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How To Audit Your Pinterest Account: Strategy for More Traffic and Impressions

Pinterest Audit

I know what you’re thinking. Why on earth do I need to audit my Pinterest account? Does a Pinterest audit bring me more traffic? Does a Pinterest audit bring me more money? What does it even mean to audit your account?

All that and more answered on today’s post!

 

What’s an audit?

An audit is a review of your current standing. It’s looking over every area of your account and documenting what’s going on and what’s missing. Auditing is essential for building a strong strategy. And strategy is essential for making money.

 

How often should I audit?

You can do it once a year. Like at the new year. Or spring for a spring cleaning. Or at the end of the year.

You can do it more than once a year. Clean up every now and again. Once a quarter. Once every season. Once at the beginning of the year and then again halfway through the year.

There is no right or wrong answer, but squeezing in an audit to your Pinterest strategy is beneficial.

 

How do I audit?

You’ll need at least half an hour to get started. You’re going to review everything on your account. Both public and private. I like to document my audits for my clients WITH A CHECKLIST so I can remember what all we need to work on.

 

THREE PARTS TO AUDIT:

PROFILE

BOARDS

PINS

 

Profile

Do you have your website listed? This will help others go directly to your site and it will help Pinterest show your Pins coming from your site. Your website needs to be verified before you can get analytics from it. These analytics let you know how many people are clicking through to your website and also let you know how many pins are being pinned directly from your site. Verifying your site with Pinterest will also let you use Rich Pins which can play a big role in how other people see pins that are from your website.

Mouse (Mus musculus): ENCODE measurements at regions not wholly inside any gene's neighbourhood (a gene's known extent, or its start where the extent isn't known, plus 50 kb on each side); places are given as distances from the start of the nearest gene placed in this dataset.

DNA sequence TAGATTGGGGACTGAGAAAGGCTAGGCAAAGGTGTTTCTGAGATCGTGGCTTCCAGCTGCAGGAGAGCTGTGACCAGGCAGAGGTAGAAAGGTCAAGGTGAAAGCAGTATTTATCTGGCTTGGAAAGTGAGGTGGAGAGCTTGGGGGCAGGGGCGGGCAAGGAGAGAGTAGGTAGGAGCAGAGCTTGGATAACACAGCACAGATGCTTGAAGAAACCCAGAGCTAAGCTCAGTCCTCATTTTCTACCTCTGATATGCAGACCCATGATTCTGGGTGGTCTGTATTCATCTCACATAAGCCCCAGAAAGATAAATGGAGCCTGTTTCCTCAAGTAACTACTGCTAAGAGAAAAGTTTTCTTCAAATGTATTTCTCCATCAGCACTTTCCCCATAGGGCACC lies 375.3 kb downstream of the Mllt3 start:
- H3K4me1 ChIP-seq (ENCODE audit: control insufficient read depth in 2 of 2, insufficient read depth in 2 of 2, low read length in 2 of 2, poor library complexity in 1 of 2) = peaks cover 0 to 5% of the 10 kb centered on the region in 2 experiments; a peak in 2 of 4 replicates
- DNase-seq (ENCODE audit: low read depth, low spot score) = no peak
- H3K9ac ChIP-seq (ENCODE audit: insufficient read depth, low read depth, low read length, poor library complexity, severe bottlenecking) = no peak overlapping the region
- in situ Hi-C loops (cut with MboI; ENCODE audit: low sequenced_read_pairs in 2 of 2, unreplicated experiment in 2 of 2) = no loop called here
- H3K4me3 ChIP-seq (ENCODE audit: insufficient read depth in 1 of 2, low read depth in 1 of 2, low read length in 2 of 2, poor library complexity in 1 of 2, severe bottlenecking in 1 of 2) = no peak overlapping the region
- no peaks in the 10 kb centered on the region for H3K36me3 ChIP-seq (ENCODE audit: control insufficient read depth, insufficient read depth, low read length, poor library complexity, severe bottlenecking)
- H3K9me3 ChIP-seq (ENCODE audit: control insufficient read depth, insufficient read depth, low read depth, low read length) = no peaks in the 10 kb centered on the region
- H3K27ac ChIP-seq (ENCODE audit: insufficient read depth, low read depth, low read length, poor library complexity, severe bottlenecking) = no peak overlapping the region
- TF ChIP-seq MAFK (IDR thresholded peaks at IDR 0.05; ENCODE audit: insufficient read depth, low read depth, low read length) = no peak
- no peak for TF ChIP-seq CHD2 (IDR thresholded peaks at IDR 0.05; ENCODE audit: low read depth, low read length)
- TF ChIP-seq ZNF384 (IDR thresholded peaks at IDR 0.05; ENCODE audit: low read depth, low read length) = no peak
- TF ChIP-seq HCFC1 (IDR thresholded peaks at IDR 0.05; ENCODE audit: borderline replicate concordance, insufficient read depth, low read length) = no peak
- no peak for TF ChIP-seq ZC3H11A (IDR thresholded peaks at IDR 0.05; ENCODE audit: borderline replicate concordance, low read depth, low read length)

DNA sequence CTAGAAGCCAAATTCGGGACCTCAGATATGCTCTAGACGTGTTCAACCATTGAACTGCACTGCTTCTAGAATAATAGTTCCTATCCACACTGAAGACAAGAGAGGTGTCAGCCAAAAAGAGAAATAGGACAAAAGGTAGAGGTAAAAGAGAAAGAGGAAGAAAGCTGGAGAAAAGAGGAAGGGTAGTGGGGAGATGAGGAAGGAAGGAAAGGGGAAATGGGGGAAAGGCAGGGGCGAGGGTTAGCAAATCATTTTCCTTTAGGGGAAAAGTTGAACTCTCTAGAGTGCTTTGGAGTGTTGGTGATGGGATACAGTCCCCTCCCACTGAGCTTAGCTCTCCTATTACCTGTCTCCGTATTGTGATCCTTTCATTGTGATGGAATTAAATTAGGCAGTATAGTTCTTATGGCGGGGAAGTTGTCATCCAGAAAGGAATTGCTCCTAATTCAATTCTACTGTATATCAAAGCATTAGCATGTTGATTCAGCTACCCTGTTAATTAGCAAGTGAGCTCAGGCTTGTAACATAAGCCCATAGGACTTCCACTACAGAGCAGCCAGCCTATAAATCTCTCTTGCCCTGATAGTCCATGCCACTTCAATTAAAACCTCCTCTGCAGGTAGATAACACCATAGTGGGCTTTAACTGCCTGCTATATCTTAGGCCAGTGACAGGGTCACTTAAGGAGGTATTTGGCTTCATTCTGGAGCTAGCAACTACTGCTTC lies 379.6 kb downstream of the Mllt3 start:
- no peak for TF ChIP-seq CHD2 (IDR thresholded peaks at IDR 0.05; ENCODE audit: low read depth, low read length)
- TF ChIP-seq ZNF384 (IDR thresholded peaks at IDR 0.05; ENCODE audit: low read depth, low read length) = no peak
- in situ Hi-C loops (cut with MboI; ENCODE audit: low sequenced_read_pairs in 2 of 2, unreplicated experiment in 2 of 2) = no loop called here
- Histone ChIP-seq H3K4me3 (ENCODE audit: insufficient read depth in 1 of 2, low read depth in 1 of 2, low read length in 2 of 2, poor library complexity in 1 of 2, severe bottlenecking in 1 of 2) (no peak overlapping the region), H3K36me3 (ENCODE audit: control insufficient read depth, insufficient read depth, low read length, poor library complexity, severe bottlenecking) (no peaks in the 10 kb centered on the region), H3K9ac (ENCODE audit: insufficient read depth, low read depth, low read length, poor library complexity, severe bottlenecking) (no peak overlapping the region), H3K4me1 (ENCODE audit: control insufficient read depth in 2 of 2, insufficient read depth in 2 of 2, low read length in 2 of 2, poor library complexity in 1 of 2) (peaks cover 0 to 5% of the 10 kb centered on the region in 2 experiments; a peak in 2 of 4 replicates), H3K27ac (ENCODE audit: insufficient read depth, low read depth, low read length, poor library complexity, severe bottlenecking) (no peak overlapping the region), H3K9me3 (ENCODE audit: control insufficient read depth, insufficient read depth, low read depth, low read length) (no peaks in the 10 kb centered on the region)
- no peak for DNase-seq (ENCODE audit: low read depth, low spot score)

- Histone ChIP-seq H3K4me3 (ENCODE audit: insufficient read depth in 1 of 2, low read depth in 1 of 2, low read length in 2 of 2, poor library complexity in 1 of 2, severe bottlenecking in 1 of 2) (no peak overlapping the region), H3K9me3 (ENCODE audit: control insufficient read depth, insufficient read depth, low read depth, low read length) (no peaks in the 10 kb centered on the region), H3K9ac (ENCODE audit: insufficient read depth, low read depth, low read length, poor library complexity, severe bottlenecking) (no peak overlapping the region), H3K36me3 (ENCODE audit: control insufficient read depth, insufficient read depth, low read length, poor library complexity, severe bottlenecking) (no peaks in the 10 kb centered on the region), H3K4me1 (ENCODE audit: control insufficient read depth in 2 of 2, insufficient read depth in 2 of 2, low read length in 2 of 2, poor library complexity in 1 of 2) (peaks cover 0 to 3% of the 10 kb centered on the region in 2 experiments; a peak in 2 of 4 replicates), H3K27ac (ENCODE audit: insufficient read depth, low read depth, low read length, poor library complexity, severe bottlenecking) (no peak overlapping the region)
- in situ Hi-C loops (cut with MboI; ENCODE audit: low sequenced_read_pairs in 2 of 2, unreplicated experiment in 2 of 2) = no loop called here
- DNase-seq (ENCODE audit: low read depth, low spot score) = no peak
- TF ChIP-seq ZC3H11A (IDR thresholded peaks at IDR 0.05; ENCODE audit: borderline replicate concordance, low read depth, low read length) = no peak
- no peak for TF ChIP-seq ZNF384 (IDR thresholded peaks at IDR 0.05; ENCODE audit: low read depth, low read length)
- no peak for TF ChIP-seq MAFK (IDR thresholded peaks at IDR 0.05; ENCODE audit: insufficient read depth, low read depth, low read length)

Do you have a profile picture? This works best with a picture of your face, but your brand’s logo is okay, too. Try to use the same photo you use for other social media outlets so it becomes familiar with your audience on all platforms.

Does your profile have a description/bio with keywords? Since your name is limited to 30 characters, using the description area will help pinners know more about your brand without even having to scroll through your pins (which they inevitably will).

What option are you using for a profile cover? Activity from your website will show recent repin activity. Latest pins will showcase all the pins from your feed. Or you can choose a specific board to display pins from at the top of your profile.

Are you using featured boards? Featured boards pop up at the top of your profile and showcase the boards of your choosing. They are bigger than your other boards. They’re also shown in a carousel format so you can easily see the most “important” boards first.

Boards

How many boards do you have? Is it enough? Is it too much? Have you been meaning to make more? Or have you been meaning to clean them up? I like to take into account public boards, secret boards, and group boards.

Do every single one of your boards have a description? Descriptions are the glue that hold everything together on Pinterest. If your board doesn’t have a description, how do you expect others to find it when they’re searching for a board like yours?